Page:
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Follow up from my previous question,

I am not sure if a partition function for a system should be constant or not. If not, what are examples of constrained systems with partition function that varies with the system's state?

Here is a particular example that came to mind:

Consider a closed rigid container of temperature $T$, the total number of particles $N$ and volume $V$ in contact with a reservoir of temperature $T$. This container is divided into two sections $A$ and $B$, separated by a barrier that does not allow particles to pass through. The volumes of two sections $V_A$ and $V_B$ can vary as long as $V_A+V_B=V$. Section $A$ is filled with ideal gas of one kind and section $B$ is filled with ideal gas of another kind.

The partition function for section $A$ is

$$Z_A=e^{N_A} \left(\frac{V_A}{N_A}\right)^{N_A} \left(\frac{2\pi m}{h^2 \beta}\right)^{\frac32 N_A}$$

The partition function for section $B$ is

$$Z_B=e^{N_B} \left(\frac{V_B}{N_B}\right)^{N_B} \left(\frac{2\pi m}{h^2 \beta}\right)^{\frac32 N_B}$$

The partition function for the container is

$$Z=Z_AZ_B=e^{N_A+N_B}\left(\frac{V_A}{N_A}\right)^{N_A}\left(\frac{V_B}{N_B}\right)^{N_B}\left(\frac{2\pi m}{h^2 \beta}\right)^{\frac32 (N_A+N_B)}=e^{N}\left(\frac{V_A}{N_A}\right)^{N_A}\left(\frac{V_B}{N_B}\right)^{N_B}\left(\frac{2\pi m}{h^2 \beta}\right)^{\frac32 N}$$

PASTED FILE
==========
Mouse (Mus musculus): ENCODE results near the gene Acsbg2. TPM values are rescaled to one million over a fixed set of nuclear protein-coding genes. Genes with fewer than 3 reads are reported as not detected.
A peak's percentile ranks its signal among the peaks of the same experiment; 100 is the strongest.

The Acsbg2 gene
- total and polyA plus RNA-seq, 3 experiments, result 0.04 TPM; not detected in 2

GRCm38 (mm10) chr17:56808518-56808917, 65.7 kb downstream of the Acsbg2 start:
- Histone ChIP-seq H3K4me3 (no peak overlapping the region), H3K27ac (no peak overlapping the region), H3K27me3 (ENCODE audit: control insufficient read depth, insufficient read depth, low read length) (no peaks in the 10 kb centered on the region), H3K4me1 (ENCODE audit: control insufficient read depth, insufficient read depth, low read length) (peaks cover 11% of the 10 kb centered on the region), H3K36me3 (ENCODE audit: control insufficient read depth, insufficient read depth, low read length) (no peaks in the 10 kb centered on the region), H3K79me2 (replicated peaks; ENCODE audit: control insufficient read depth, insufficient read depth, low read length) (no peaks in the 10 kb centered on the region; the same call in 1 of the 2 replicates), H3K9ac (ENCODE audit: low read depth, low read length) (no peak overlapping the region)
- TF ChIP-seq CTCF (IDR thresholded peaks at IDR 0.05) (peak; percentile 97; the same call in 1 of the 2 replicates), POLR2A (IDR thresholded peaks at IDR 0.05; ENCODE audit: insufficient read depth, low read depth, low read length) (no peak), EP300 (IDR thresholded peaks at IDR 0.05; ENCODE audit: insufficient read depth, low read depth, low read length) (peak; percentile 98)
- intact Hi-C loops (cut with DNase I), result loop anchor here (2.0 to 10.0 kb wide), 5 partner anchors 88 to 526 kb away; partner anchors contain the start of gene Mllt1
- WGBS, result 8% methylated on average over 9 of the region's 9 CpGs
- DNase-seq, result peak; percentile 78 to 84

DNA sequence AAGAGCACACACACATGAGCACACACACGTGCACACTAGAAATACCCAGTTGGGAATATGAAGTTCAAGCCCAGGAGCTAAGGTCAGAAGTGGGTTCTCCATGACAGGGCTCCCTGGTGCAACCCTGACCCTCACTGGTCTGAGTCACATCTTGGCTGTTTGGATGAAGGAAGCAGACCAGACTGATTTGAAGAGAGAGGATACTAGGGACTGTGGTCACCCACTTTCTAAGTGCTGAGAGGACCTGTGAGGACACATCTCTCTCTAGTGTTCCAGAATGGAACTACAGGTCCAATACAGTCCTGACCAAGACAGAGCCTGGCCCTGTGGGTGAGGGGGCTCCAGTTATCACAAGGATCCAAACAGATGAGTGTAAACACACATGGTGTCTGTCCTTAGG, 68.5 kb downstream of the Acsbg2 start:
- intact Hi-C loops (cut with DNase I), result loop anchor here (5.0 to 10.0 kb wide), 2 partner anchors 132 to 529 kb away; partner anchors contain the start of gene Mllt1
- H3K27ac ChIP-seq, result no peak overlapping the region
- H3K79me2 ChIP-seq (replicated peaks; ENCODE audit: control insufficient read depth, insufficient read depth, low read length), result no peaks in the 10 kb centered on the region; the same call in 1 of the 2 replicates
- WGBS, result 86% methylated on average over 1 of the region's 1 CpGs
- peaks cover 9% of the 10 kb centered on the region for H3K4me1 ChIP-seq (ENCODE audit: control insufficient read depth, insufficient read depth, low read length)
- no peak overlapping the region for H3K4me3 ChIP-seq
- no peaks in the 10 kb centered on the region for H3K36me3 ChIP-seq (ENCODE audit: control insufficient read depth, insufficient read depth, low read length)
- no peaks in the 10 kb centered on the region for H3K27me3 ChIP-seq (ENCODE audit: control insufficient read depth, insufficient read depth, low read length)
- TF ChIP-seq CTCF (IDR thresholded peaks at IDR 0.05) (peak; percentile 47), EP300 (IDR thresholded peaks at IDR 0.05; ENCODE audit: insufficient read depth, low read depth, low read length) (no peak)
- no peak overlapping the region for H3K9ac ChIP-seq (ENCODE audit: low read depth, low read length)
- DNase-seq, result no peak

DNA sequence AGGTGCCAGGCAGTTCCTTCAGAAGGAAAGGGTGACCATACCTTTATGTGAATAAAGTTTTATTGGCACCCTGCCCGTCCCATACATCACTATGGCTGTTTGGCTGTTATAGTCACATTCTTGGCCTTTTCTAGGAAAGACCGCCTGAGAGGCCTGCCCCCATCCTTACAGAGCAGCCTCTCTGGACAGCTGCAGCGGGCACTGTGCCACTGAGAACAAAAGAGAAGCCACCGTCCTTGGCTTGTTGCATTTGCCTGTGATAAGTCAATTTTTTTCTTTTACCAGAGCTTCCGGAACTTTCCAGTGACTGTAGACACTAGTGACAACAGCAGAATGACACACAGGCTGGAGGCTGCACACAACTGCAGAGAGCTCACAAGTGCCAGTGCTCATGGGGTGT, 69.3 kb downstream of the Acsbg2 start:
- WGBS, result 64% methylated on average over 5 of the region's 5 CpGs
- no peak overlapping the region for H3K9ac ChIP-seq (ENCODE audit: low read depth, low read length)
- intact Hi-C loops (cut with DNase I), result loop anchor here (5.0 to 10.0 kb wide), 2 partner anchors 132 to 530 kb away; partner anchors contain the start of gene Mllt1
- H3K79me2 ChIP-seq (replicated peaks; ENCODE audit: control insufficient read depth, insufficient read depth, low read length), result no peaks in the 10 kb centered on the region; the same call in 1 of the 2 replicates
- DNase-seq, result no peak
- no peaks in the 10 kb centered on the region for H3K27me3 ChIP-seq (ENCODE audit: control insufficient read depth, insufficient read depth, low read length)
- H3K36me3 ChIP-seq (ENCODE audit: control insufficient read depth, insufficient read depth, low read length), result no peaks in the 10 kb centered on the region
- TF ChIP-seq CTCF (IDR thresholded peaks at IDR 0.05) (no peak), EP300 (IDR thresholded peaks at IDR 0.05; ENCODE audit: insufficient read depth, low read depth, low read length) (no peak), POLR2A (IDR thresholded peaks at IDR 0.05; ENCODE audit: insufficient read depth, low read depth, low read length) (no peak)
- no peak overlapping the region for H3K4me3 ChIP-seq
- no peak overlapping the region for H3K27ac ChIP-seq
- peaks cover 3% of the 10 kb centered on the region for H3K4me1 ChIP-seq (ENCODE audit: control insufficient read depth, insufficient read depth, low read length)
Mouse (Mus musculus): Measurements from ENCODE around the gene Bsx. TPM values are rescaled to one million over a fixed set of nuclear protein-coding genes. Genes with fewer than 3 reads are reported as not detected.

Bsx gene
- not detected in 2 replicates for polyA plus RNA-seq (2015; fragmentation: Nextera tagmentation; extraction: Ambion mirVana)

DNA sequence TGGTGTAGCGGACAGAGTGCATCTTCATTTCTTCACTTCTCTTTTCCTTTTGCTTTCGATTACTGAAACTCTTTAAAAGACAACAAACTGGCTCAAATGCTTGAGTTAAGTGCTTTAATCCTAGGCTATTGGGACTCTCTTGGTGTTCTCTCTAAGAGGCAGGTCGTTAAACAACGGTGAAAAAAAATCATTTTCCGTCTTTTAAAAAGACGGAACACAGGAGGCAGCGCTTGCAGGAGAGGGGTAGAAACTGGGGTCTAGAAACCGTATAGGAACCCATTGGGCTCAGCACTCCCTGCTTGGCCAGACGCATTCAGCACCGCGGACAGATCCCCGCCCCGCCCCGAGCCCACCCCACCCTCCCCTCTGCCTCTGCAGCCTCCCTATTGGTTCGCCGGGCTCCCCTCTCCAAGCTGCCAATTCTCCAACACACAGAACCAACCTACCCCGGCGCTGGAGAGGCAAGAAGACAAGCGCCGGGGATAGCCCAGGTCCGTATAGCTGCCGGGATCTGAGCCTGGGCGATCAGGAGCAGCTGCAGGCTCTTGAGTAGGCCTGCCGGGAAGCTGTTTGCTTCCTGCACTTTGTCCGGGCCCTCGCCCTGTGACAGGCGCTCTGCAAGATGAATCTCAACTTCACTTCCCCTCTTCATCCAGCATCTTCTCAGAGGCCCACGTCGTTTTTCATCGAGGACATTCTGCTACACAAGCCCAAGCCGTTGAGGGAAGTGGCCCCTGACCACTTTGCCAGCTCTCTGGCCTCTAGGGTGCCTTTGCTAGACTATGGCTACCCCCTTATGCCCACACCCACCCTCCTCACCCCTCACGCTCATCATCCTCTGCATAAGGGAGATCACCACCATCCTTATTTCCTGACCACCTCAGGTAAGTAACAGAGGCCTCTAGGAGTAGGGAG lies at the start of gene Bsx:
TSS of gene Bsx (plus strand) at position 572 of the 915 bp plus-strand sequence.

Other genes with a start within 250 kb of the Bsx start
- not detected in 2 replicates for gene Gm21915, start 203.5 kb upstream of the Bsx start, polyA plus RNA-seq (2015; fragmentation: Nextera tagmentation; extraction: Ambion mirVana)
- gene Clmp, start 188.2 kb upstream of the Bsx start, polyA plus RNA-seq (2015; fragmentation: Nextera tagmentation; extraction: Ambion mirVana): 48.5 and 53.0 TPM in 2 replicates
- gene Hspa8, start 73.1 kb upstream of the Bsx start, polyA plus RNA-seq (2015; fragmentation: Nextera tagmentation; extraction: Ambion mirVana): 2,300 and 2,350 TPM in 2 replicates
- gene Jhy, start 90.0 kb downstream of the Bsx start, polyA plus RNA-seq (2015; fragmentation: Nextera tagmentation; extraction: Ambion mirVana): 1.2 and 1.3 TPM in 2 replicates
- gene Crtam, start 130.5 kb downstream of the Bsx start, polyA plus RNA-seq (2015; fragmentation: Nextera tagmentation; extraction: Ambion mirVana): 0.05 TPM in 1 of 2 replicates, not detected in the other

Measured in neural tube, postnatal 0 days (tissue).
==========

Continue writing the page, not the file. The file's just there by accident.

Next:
Since the barrier does not allow particle flow, in order to maintain chemical equilibrium, assume that $N_A+N_B=\frac{N}{2}$,

$$Z=e^{N}V_A^{\frac{N}{2}}V_B^{\frac{N}{2}}\left(\frac{2}{N}\right)^{N}\left(\frac{2\pi m}{h^2 \beta}\right)^{\frac32 N}$$

It seems like the partition function $Z$ varies with values of $V_A$ and $V_B$ and is maximized when $V_A=V_B=\frac{V}{2}$.

Does my example qualify as a constrained system with varying partition function?

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    $\begingroup$ You do not need to assume anything about $N_A$ and $N_B$. They are fixed quantities. Maximization of the partition function as a function of $V_A$ provides the equilibrium condition (equal pressure in the two sub-systems). I would not call it a varying partition function but a constrained partition function. For an equilibrium system, the constraint is either enforced or it is missing. Usually, it is not possible to give a meaning to the partition function if the system is not at equiibrium. $\endgroup$ Apr 2, 2023 at 12:38
  • $\begingroup$ @GiorgioP-DoomsdayClockIsAt-90 So, can you clarify what do you mean by equilibrium? So, you mean I cannot write a partition function for a system unless it is in thermal, mechanical and chemical equilibrium? In my example, partition function is valid if the interacting systems is in mechanical equilibrium $V_A=V_B=\frac{V}{2}$? $\endgroup$
    – Ray Siplao
    Apr 3, 2023 at 2:46
  • $\begingroup$ I think you mean thermodynamic equilibrium, right? $\endgroup$
    – Ray Siplao
    Apr 3, 2023 at 2:50
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    $\begingroup$ Yes, I mean thermodynamic equilibrium. The partition function is a quantity that can be written as soon as one has the Hamiltonian of the system. However, it has a physical meaning (as generating function for all the information about thermodynamics) only for systems at the thermodynamic equilibrium. $\endgroup$ Apr 3, 2023 at 9:48

2 Answers 2